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Robert Pattinson Said Batman Is Not a Hero, But It Doesn’t Mean What You Think It Does

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BY April 27, 2020
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The internet went crazy when news broke that Robert Pattinson is the new Batman, as per usual when we get a new actor under the cowl. However, fans of the Bat worried about the Twilight star’s take on the character went crazy again yesterday. In an interview, Robert Pattinson said that Batman is not a hero, but he isn’t trashing the Dark Knight. In fact, from the context in the interview, it seems that the new Bruce Wayne was making a bit of a joke. Yet, the idea that Batman isn’t a hero isn’t something Robert Pattinson came up with. It’s a thing that various incarnations of Batman have said, including the Batman in the most heroic of his films The Dark Knight. Let’s take a look at what Pattinson said, in context, and explain where he’s right and wrong.

What Robert Pattinson Really Said About Batman Not Being a Hero

Robert Pattinson Batman Not a Hero Gun POinting Image via screengrab

People react passionately when the topic of Batman comes up. So, many fans felt anger when they saw tweets or headlines saying that Robert Pattinson thinks Batman is not a hero. Yet, if you look at his remarks in context, this is a somewhat common modern take on the very idea of Batman. The interviewer asked why Pattinson was skeptical about actors who want to play “a hero” but also taking up the mantle of the Bat.

Pattinson responded, via The New York Times:

“Batman’s not a hero, though. He’s a complicated character. I don’t think I could ever play a real hero — there’s always got to be something a little bit wrong. I think it’s because one of my eyes is smaller than the other one…. I love the director, Matt Reeves, and it’s a dope character. His morality is a little bit off. He’s not the golden boy, unlike almost every other comic-book character. There is a simplicity to his worldview, but where it sits is strange, which allows you to have more scope with the character.”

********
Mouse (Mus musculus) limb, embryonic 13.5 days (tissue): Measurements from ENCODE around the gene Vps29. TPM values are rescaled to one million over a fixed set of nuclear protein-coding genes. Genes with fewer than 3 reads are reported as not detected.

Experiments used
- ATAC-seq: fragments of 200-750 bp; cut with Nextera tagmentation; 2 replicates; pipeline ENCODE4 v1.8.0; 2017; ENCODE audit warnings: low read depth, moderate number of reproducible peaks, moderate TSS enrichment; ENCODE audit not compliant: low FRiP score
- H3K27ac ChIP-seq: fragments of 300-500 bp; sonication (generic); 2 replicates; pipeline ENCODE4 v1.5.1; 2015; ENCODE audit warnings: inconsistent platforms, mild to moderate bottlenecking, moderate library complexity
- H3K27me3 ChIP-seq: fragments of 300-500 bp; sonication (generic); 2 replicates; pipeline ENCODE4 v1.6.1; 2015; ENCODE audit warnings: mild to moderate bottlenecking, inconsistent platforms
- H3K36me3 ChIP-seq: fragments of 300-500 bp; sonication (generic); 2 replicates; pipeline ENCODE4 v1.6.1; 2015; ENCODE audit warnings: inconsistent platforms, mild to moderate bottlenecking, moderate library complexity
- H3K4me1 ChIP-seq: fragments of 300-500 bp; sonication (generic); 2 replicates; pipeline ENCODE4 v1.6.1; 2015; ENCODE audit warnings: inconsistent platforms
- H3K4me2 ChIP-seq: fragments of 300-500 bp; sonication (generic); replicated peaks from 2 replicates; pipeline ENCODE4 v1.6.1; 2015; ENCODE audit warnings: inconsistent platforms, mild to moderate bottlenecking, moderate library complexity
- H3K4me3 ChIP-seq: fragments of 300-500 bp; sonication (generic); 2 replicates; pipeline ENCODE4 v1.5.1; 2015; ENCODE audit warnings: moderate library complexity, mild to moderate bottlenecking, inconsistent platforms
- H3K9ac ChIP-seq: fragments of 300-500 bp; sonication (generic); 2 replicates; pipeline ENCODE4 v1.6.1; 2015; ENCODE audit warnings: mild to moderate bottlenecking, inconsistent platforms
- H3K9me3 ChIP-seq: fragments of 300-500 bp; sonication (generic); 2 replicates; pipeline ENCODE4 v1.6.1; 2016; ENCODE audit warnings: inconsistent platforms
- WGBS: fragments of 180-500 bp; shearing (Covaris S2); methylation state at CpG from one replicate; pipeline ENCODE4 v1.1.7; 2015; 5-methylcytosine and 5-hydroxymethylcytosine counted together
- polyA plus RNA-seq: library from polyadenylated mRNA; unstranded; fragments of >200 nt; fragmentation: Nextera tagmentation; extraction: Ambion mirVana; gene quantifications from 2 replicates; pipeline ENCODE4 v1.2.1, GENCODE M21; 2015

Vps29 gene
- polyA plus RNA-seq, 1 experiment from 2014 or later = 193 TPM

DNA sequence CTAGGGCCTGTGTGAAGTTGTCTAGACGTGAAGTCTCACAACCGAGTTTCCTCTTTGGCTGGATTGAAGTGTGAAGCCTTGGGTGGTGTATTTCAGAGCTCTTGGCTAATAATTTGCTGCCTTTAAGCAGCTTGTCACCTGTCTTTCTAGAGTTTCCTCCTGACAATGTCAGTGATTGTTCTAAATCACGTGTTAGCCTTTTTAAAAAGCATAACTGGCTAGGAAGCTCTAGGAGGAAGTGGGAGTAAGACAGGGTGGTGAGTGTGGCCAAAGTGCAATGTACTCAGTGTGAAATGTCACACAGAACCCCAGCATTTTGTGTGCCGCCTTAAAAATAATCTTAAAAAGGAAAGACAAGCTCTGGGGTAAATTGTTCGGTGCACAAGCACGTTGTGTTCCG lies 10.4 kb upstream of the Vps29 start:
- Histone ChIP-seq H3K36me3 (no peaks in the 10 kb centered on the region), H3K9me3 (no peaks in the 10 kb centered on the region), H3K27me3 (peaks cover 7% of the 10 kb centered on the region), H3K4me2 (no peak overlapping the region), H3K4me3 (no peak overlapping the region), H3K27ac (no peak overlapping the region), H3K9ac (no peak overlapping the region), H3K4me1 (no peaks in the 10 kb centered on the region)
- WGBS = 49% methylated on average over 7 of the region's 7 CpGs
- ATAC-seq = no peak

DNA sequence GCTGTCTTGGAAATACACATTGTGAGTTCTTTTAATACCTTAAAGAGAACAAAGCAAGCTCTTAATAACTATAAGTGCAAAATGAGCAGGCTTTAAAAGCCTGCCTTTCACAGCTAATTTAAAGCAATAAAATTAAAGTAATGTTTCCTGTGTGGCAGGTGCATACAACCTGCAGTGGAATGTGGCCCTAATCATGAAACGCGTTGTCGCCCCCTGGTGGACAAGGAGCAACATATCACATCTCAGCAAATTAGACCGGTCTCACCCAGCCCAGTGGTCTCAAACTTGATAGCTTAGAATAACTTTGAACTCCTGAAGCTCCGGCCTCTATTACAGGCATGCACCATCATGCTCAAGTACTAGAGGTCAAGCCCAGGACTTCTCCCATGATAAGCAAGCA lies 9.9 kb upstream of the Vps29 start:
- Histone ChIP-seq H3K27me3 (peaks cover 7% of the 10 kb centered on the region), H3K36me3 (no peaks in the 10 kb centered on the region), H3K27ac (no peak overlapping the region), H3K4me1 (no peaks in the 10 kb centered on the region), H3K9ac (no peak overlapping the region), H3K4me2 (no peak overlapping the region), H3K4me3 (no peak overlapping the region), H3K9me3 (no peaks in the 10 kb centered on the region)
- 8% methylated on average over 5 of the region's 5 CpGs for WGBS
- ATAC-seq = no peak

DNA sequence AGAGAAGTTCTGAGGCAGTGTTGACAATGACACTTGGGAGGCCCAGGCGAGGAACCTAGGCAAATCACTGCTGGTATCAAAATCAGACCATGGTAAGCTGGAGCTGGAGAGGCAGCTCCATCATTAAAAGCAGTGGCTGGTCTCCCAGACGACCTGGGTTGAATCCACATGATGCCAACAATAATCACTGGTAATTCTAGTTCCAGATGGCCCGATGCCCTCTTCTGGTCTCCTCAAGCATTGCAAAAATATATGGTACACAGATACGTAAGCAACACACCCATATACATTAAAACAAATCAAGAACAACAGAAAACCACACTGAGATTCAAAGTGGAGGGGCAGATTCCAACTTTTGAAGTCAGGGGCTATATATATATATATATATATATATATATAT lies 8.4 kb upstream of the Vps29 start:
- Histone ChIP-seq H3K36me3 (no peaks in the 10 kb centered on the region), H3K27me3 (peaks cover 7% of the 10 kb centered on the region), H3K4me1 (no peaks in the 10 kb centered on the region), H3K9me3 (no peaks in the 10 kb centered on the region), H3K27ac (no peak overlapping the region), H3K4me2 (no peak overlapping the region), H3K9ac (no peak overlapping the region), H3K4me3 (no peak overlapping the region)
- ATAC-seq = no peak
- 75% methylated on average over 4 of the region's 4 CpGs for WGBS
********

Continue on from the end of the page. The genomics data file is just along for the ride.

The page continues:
Essentially, what Pattinson seems to believe is that while troubled and flawed, Batman is a moral character who sometimes does heroic things. He’s driven more by obsession than he is a sense of duty to do the right thing. The idea that “almost every other” superhero is a “golden boy” is reductive, but there is no denying that Batman stands alone in how he practices the art of superhero-ing.

The Purpose of the Dark Knight Detective

Robert Pattinson Batman Not a Hero The Dark Knight Image via Warner Bros.

The Batman mythos is so ingrained in the culture, we sometimes forget all we know about it. The costume is both a mix of function (protection, gadgets, etc.) and a desire to be symbol that strikes fear into the hearts of evildoers. However, the other side of that, as espoused in The Dark Knight is that the symbol of Batman is not one that people should look up to. He’s a necessity in a city that’s corrupt and doesn’t care about its citizens. Unlike Superman or Captain America, he’s not a symbol of the “best” of humanity but rather the shadow cast by the worst parts of it. Hopefully, as the Batman movie leaks suggest, this is a noir murder mystery focusing mostly on the detective side of the character.

Noir detectives are often not depicted as heroes. They are drunken, sad, and even callous people who ultimately end up solving a crime or doing something heroic almost by accident. This is perhaps what Robert Pattinson means when he says that his Batman is not a traditional hero. We will likely follow him as he solves a mystery, which will serve to illuminate a character study of what compels someone like him to do what he does.

What do you think about what Pattinson said? Do you think Batman is a hero or something else? Share your thoughts and theories in the comments below.

Featured image via DC

DC ComicsMoviesBatmanMatt ReevesRobert PattinsonThe Batman

Joshua M. Patton is a father, veteran, and writer living in Pittsburgh, PA. The first books he read on his own were comics, and he's loved the medium ever since. He is the greatest star-pilot in the galaxy, a cunning warrior, and a good friend. His book "What I Learned: Stories, Essays, and More" is available in print from Amazon and from all electronic booksellers.

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